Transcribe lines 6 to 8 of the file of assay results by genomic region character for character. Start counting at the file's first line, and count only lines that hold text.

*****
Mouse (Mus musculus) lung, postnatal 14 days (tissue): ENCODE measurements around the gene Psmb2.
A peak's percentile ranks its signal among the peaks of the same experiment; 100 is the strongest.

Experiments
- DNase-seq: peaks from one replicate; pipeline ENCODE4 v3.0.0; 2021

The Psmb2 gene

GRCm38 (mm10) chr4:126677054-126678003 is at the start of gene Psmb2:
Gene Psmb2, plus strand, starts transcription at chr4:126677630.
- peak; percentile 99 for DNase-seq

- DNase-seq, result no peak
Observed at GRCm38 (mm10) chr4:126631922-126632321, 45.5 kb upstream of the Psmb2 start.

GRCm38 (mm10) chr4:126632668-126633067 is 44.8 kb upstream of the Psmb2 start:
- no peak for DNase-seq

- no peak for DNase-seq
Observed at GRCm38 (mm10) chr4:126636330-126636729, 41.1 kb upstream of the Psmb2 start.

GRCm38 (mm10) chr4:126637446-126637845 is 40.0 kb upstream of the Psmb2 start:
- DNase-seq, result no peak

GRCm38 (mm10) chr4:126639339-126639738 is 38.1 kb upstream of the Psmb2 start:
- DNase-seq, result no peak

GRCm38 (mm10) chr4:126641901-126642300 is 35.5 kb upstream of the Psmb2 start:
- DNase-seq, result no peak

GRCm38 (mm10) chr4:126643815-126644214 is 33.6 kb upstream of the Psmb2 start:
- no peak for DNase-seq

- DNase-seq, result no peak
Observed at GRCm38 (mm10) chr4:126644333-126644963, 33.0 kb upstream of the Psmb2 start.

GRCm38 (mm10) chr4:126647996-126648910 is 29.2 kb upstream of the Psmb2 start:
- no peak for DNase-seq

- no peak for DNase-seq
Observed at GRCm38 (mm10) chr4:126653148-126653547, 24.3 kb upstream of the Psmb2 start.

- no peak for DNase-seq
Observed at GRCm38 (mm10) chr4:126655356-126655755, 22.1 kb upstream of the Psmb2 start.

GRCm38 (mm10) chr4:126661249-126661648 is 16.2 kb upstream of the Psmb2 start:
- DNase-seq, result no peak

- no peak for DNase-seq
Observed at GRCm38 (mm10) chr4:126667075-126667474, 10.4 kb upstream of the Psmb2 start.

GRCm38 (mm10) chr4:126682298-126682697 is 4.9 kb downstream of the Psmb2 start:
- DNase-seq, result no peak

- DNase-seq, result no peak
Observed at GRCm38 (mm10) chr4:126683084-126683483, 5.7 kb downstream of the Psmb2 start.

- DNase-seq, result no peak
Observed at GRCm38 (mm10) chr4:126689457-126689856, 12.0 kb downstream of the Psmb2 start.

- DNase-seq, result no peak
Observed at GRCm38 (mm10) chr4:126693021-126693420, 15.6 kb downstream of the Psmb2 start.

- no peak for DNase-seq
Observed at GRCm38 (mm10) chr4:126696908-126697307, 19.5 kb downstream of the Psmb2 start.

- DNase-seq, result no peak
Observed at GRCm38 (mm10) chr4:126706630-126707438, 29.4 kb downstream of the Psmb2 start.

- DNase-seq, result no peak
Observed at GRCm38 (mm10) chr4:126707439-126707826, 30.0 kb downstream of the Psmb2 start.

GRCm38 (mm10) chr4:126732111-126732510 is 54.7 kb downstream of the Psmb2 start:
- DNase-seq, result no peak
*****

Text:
GRCm38 (mm10) chr4:126677054-126678003 is at the start of gene Psmb2:
Gene Psmb2, plus strand, starts transcription at chr4:126677630.
- peak; percentile 99 for DNase-seq